This is India’s moment to lead on the environment
India’s spectacular economic progress has lifted millions out of poverty and has increased the share of residents with electricity access to more than 90%. However, economic progress has also brought intolerable pollution not only in Delhi and other major cities, but also near coal using power generation plants.
Air pollution from fossil fuels causes between one and five lakh premature deaths in India a year, from higher rates of respiratory and heart diseases, stroke, and cancer. India is also vulnerable to global warming, because its agriculture is exposed to extreme weather and changing precipitation patterns, and a large share of its population lives in coastal areas at risk from rising sea levels.
It is time for India to take bolder steps to modernise its energy sector and lead on the environment, leveraging its technological/ engineering know-how on the global stage.
Mitigating local air pollution and climate change will require curbing the use of coal in power generation and industry, which accounts for the bulk of India’s carbon dioxide emissions. Positive initial steps include the National Action Plan on Climate Change, leadership of the Solar Alliance, and the Clean Energy Cess on coal production.
But coal is entrenched because of history, large reserves, and existing infrastructure, as well as vested interests in this sector. A more ambitious and comprehensive policy package can ensure that the transition to a modern, cleaner energy sector is effective, fair and acceptable, as discussed in the IMF’s Fiscal Monitor.
Continued reliance on coal would not benefit the average Indian family or firm. This is because coal is not especially cheap in India: per unit of energy, it costs about the same as in other emerging market and advanced economies.
Solar is now already cheaper than coal in many countries and – according to IRENA and some estimates – in India too, for installation costs and especially in the north-west. Over the next decade, the costs of renewable power generation in India can drop even further if a domestic renewables industry gains scale, creating jobs at home in the process.
Even so, fiscal incentives to speed up the shift away from coal to cleaner energy sources should be at the heart of India’s strategy. The simplest approach would be progressively to increase the coal cess by Rs 5,000 per ton of coal by 2030, from its currently modest Rs 400 per ton. Annual carbon emissions and fossil fuel air pollution deaths in 2030 would fall by nearly 40%.
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The impact on vulnerable households can be mitigated while access to electricity is further expanded. A higher coal cess could increase electricity prices over 10 years by up to 70% (less if the shift from coal to renewables is smooth), with a greater burden on wealthier households who use the most electricity.
Coal cess revenues could be used to boost transfers to low-income households through the social safety net system and to fund additional public investments in health, education and infrastructure. Another option is to return a portion of the coal cess revenues as a per unit of energy rebate to power distribution companies: the cess would still cause a shift towards greener energy but the rebate would limit electricity price increases.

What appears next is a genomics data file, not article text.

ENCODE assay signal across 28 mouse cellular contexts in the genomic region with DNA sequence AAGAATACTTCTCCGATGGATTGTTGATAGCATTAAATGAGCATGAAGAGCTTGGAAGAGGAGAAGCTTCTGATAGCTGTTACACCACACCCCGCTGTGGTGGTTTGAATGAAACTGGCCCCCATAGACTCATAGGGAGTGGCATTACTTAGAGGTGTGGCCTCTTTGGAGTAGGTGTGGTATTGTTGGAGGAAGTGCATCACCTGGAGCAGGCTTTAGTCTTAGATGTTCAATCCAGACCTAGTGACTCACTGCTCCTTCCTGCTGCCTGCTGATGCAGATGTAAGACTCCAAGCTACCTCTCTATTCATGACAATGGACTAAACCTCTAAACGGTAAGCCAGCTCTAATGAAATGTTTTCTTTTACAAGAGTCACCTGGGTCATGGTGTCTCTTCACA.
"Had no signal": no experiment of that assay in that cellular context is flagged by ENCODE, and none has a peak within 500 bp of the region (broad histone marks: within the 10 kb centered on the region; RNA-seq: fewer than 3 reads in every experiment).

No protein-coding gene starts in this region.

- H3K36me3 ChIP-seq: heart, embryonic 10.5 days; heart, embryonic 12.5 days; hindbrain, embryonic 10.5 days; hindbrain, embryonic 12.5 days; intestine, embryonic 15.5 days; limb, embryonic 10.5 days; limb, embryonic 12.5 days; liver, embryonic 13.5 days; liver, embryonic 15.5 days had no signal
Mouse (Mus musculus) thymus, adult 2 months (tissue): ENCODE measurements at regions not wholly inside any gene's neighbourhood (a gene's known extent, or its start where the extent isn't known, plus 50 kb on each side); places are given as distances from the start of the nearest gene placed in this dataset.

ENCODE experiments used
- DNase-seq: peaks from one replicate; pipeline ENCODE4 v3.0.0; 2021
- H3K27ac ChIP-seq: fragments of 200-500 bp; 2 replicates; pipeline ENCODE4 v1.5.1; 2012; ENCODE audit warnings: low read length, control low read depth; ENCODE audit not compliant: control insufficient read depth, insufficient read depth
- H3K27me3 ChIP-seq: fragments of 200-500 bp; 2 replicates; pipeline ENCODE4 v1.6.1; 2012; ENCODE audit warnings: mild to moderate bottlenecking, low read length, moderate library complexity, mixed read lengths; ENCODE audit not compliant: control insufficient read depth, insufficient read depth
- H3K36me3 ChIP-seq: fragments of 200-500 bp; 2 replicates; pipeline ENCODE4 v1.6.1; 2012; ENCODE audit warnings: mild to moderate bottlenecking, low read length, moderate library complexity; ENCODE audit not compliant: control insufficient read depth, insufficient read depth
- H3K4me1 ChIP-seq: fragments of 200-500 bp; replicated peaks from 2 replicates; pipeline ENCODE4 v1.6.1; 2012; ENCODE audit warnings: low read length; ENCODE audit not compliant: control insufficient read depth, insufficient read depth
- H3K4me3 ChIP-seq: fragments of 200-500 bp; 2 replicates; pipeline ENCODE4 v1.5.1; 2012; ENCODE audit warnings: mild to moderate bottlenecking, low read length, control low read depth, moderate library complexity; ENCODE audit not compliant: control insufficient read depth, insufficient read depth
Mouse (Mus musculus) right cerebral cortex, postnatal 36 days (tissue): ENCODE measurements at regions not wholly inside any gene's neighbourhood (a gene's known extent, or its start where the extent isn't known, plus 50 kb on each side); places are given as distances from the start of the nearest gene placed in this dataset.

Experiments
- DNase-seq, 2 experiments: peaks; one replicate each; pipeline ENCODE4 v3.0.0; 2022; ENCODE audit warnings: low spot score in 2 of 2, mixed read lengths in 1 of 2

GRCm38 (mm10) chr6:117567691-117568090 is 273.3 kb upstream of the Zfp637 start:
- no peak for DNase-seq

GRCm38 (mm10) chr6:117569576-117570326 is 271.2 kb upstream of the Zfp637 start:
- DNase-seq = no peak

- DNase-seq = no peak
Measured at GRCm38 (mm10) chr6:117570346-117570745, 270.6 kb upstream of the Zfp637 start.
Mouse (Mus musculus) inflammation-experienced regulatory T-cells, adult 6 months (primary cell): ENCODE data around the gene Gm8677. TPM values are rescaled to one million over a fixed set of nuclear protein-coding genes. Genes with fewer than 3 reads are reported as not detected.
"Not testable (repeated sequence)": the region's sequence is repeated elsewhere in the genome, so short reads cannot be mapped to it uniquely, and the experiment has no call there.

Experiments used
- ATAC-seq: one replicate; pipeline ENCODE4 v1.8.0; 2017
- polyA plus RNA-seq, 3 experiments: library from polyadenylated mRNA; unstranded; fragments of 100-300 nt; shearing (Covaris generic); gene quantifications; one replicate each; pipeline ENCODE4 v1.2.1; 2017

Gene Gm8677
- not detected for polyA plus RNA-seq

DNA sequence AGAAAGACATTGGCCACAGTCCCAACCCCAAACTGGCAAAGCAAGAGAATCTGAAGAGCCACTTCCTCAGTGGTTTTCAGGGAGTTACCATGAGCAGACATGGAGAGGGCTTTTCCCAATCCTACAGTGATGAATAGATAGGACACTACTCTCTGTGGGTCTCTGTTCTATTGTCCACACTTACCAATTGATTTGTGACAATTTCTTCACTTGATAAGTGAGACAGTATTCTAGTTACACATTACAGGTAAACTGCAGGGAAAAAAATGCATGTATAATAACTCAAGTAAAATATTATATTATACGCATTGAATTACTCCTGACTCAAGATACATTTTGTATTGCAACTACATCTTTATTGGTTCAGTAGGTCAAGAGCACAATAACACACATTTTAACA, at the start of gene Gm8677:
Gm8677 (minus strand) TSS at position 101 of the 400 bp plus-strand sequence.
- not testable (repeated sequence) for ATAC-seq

Under any approach, support will be needed to ensure a better future also for displaced coal workers, through retraining and new job programmes, and for coal-mining communities, through local investment.
A portion of the revenues could also be dedicated to assisting the clean energy transition. Expanding renewable energy capacity will require upgrading the power grid, simplifying land acquisition for renewables plants, and fostering domestic production of solar panels.
Shifting away from coal and making the right investments in low-carbon infrastructure will be critical. Choices made today – such as railways and compact urban growth versus roads and sprawling growth – will have lasting implications for decades to come. And while coal use is retained, clean technologies like sulphur dioxide filters in smokestacks could be applied.
On the global stage, India has a vital role in curbing climate change and catalysing action by other countries. Aside from its status as a major economy, India is the third largest emitter (behind China and the United States) of heat-trapping carbon dioxide – though its per capita emissions are lower, and it contributed less to the stock of greenhouse gases than the advanced economies.
India could work with other large emitters to catalyse greater ambition through an agreement whereby participants would impose a minimum price on carbon emissions or achieve the equivalent emissions outcome through other instruments. It could also make a strong case for emerging economies to have a lower price floor than advanced economies.
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India’s leadership on the environment and its choices on energy and infrastructure will have a direct impact on the global fight against climate change and on the well-being of its citizens.
Source : The Times Of India | Written by Paolo Mauro, Ian Parry & Catherine Pattillo